We’re a folk trio. Voices, fiddle, various fretted instruments, and piano. We’ve known each other for decades, all played (together or separately) in various other bands and sessions, and been together as Broadoak for a couple of years now. If you want the basic blurb, it’s there on the front page of our website https://www.broadoakfolk.com/ along with sound clips, video, pictures, all that stuff. This is a chance to say WHY we do it.
Let’s start with the melodies, which are a miracle. There are only twelve notes. When you get to the thirteenth, that’s just the first one again but at twice the frequency. Twelve notes. And yet we will never get to the end of what they can do in combination. Even a single melody line, done properly, will make you laugh, or cry, or tap your foot. Add the harmonies and the textures and all the rest that three people can do when they work together, and there is no end to the power that those simple sounds create. It’s hard-wired into humanity. Babies in the womb react to it.
And that’s all without the words. Folk songs are a direct line into history, into love and hate and war and beauty and whatever it is that makes us human. They achieve great sophistication and subtlety with the simplest of means. An example: The Grey Cock, a very old song. A couple has to part (why?). The man leaves (where does he go?) but after an unknown time he feels compelled to go home again (why?). He reaches his love’s house in the middle of the night, she lets him in, they go to bed. Only now does she realise something is very wrong with him. She asks him why he is so pale and strange. He replies “Mary dear, the clay has changed me” and we realise that he is dead, something between a ghost and a walking corpse. And she’s in bed with him. That’s my nomination for the world’s creepiest line. Stephen King has nothing on good old Anon.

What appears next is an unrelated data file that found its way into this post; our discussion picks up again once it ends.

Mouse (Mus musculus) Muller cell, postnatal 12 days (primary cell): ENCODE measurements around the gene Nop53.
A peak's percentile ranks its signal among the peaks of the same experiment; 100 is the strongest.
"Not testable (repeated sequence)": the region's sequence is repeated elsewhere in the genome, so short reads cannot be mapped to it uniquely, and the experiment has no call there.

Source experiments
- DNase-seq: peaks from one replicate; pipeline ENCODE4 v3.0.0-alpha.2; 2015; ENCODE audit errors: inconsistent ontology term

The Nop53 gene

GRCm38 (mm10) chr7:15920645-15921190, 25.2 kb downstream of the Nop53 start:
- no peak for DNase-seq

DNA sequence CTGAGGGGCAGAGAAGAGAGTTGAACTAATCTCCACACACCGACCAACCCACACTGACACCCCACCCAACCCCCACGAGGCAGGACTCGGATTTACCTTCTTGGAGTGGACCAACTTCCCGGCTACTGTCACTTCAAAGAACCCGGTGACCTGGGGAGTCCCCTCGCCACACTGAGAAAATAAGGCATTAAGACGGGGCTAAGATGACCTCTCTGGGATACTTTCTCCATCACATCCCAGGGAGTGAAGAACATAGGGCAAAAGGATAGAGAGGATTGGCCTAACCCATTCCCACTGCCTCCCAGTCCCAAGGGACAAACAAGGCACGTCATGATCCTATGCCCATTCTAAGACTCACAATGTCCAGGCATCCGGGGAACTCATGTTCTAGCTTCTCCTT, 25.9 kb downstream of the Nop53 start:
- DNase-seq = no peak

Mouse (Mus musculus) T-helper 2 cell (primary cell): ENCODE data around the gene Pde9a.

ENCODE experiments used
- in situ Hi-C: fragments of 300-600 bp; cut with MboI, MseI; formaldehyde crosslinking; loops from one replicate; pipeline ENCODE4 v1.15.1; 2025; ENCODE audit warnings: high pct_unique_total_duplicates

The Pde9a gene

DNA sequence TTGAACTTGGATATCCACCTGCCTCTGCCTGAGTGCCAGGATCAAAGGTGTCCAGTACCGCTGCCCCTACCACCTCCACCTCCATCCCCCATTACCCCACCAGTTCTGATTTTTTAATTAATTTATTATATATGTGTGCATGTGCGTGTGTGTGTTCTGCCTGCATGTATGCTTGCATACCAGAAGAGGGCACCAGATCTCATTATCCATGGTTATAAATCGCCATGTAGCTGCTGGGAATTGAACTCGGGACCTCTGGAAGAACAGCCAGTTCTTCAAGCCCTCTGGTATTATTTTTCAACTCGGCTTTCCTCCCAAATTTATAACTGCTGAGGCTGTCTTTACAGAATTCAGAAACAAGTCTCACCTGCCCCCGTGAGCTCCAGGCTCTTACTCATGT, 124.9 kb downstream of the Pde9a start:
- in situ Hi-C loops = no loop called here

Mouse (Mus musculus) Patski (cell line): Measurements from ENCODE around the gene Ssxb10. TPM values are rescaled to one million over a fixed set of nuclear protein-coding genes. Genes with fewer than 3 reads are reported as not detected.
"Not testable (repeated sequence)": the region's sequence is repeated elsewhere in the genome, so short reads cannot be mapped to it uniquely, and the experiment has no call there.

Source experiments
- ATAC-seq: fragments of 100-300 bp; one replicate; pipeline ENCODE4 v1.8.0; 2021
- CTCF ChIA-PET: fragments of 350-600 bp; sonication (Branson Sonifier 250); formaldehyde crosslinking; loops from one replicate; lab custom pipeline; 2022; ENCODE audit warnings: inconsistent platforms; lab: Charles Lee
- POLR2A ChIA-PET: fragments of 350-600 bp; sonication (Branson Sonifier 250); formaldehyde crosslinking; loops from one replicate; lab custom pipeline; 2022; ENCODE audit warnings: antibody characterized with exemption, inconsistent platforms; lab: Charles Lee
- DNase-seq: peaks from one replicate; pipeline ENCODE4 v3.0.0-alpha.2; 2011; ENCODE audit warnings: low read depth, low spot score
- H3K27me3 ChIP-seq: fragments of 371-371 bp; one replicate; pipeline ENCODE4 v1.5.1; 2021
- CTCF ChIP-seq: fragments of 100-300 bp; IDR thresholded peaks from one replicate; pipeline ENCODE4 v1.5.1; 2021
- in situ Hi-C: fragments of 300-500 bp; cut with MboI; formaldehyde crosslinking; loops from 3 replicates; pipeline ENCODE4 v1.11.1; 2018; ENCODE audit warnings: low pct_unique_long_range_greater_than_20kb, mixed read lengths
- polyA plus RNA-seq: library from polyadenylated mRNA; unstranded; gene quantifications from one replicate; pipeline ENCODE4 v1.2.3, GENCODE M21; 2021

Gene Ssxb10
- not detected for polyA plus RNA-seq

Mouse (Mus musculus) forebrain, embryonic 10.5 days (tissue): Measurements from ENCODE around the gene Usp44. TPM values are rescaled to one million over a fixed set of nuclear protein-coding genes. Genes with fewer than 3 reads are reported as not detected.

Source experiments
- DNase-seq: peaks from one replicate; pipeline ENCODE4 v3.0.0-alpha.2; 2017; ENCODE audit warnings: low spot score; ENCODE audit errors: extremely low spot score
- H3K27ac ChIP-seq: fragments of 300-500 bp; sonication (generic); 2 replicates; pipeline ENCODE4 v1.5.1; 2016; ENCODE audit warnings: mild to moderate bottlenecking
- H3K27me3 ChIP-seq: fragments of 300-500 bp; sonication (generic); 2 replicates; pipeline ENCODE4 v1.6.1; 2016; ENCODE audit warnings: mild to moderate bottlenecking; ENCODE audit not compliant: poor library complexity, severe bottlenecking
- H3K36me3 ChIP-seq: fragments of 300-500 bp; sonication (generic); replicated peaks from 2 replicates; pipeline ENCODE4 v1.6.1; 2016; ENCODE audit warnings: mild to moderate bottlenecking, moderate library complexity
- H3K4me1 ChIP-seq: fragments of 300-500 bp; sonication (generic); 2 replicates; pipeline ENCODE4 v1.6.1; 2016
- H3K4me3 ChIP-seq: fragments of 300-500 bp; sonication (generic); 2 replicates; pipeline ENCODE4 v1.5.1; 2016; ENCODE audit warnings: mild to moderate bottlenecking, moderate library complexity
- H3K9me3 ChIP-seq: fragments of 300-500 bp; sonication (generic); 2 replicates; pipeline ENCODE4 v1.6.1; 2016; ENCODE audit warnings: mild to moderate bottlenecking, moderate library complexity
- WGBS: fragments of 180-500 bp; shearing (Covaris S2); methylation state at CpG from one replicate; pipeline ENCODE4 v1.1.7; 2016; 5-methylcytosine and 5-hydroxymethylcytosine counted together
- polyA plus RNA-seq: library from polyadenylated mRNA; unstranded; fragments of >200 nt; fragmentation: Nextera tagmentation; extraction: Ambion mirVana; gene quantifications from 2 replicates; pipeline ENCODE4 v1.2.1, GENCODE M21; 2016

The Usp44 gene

The themes that folk songs address are the themes of all art everywhere: our human experience of the world, its good and its bad, expressed directly and simply. They can be consoling, exciting, funny. They can make you angry, indignant, happy. They can be dreams or, as above, nightmares. It’s all in there, you just have to open your ears and listen.
So that’s the words and the music, but that’s not the whole story. Every musician knows that a performance isn’t just about what you hear. Somehow music brings people together into a shared experience in which, for a short time at least, individual cares and worries are lost in the sense of a larger, shared consciousness. It can be as simple as a mass of people all moving together to a loud, driving rhythm. Or it can be a big room full of people in which there is absolute silence for a second before the applause starts, all those people coming back from the shared song into their individual selves. It’s wonderful and spine-tingling when it happens, and only music can do it. It’s telepathy made real.
So that’s why we do it. We love the melodies, we never tire of exploring everything the words can tell us, and it brings us together into something greater than ourselves. All the weeks and months and years of finger-shredding sore-throat practice, all the hours of work writing, composing, arranging, researching… they’re nothing at all to the incredible joy and honour of being able to create what we do.